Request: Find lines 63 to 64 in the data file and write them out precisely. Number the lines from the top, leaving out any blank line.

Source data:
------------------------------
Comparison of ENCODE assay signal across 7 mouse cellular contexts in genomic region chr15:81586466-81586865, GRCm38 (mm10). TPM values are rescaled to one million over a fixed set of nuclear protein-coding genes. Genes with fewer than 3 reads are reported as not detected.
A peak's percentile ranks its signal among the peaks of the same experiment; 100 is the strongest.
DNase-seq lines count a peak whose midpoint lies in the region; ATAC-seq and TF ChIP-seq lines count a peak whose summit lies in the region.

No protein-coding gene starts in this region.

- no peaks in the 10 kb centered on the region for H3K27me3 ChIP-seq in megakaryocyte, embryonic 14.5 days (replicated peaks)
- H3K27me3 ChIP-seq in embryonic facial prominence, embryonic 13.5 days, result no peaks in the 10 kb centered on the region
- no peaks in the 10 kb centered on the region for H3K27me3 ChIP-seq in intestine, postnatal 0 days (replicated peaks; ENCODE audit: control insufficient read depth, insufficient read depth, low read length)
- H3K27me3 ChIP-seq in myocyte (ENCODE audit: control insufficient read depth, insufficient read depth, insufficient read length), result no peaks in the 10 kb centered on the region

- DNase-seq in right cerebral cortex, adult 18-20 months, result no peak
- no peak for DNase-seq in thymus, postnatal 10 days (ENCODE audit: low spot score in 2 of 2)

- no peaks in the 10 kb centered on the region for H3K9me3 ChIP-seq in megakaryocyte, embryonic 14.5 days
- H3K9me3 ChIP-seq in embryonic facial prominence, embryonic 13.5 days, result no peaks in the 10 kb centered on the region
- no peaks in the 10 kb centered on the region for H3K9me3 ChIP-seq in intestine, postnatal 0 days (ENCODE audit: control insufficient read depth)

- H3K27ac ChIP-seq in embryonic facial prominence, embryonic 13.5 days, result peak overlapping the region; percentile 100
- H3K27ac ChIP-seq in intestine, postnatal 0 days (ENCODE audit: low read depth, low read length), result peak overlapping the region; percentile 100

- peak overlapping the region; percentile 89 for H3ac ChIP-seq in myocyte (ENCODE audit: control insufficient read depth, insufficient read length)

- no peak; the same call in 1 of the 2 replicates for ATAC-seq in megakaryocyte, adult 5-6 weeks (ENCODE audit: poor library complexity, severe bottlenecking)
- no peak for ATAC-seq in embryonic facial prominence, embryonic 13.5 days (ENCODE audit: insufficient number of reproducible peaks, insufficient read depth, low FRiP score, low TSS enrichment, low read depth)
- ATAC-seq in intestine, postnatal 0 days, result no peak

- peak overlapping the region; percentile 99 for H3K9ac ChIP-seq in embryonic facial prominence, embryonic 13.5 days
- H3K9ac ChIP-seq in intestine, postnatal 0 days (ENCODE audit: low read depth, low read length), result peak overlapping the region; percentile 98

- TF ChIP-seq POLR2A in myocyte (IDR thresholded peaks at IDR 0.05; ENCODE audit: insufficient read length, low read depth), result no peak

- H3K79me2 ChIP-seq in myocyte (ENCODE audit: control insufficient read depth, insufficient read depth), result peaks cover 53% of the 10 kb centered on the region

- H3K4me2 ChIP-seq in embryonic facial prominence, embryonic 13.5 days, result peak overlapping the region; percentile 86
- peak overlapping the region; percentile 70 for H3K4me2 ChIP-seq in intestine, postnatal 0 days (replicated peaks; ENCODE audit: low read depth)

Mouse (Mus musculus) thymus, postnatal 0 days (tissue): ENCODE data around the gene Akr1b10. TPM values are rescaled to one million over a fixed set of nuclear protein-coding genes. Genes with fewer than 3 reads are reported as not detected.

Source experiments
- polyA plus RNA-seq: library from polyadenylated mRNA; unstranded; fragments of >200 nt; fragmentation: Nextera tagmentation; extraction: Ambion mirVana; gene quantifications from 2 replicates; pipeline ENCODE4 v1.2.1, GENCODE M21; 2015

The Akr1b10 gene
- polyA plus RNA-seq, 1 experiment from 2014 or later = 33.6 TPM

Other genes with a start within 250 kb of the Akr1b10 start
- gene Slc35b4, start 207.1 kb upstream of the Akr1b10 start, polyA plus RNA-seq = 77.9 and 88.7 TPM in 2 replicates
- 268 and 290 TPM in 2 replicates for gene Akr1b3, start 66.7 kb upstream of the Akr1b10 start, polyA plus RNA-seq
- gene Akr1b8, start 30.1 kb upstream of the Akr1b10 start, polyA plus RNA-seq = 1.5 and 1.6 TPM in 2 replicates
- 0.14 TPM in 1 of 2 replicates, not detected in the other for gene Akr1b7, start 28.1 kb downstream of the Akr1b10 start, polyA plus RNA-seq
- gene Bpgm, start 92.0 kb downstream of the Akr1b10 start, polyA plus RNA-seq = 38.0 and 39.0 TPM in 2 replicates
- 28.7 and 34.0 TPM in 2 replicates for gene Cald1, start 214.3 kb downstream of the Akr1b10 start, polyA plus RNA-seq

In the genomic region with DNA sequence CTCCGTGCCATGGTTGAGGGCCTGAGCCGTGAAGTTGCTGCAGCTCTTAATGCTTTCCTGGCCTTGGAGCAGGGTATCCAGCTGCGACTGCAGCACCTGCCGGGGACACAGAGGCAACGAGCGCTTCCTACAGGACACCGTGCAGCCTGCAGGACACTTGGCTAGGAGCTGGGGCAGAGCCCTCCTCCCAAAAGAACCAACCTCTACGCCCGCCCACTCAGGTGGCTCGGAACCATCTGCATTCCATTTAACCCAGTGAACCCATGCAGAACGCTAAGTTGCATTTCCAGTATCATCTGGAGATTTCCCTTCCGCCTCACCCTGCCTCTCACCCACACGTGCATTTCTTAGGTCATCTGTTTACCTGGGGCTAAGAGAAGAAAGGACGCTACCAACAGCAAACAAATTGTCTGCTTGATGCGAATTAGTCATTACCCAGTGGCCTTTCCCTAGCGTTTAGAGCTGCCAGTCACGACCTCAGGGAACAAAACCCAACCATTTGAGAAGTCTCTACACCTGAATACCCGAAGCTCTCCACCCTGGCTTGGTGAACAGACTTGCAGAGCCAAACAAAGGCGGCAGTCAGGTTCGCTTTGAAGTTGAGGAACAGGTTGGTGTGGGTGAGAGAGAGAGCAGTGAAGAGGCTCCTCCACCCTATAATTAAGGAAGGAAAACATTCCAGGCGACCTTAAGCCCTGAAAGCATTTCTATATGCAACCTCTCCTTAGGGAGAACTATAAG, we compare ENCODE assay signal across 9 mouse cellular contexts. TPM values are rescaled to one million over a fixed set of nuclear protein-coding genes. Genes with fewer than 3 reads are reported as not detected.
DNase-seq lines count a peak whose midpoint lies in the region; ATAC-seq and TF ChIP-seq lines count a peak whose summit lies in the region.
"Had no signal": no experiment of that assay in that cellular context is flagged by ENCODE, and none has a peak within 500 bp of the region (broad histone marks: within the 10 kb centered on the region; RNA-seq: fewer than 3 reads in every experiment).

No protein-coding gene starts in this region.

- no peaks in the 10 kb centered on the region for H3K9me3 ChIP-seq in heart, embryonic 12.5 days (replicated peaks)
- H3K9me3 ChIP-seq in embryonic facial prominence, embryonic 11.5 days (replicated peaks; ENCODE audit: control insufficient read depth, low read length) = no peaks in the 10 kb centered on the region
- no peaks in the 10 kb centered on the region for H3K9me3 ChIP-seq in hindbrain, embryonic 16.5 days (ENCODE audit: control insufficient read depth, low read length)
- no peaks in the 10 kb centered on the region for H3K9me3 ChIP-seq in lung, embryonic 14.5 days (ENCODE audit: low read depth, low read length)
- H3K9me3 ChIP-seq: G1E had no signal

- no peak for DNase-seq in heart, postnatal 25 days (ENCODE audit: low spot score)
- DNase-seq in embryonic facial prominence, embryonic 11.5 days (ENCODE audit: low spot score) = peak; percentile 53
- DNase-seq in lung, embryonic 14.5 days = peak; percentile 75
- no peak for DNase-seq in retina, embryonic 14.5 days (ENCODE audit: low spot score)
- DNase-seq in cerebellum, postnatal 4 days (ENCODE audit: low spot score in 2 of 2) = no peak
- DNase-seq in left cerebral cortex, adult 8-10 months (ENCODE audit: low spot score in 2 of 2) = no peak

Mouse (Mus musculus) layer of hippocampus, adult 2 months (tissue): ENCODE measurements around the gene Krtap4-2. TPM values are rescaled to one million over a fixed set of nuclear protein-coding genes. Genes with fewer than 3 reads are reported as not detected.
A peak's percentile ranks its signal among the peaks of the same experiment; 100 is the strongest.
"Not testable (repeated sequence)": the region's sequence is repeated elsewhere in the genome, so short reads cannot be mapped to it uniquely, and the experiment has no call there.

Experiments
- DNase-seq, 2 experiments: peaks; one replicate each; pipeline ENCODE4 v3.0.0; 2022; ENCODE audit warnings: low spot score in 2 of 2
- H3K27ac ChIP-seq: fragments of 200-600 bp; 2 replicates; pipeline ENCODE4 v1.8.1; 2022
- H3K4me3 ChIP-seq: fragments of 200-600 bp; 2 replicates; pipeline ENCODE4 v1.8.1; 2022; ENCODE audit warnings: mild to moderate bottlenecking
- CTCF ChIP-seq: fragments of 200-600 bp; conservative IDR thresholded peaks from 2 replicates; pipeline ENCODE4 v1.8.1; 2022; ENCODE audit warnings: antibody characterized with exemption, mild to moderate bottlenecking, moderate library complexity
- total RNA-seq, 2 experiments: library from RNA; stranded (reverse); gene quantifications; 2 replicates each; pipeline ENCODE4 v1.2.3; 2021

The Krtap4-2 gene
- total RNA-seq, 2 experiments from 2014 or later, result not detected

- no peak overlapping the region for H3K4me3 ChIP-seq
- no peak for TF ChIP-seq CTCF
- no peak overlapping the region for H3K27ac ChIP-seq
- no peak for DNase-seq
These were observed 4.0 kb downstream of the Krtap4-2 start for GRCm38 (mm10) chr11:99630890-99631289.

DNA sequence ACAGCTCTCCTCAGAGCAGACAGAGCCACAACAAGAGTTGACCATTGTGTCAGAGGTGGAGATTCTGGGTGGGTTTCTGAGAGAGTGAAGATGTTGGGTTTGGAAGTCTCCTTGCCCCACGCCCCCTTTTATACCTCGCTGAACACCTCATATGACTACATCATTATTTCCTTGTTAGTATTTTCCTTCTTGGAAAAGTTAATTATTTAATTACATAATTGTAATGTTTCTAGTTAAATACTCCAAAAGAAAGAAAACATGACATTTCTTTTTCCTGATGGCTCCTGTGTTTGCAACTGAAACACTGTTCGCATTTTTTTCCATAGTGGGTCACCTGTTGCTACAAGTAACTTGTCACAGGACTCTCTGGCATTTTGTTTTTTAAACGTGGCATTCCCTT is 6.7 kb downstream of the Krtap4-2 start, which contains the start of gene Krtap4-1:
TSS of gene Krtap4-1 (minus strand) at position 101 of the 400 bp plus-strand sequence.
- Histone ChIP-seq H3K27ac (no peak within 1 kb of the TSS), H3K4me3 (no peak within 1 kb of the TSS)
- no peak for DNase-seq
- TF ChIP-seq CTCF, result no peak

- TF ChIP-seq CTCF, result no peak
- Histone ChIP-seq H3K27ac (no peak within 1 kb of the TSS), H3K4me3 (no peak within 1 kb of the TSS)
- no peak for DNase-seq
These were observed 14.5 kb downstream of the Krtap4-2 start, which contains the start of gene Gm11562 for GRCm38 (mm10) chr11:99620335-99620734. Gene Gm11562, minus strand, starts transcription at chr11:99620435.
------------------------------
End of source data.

- total RNA-seq, 2 experiments from 2014 or later, result not detected

- no peak overlapping the region for H3K4me3 ChIP-seq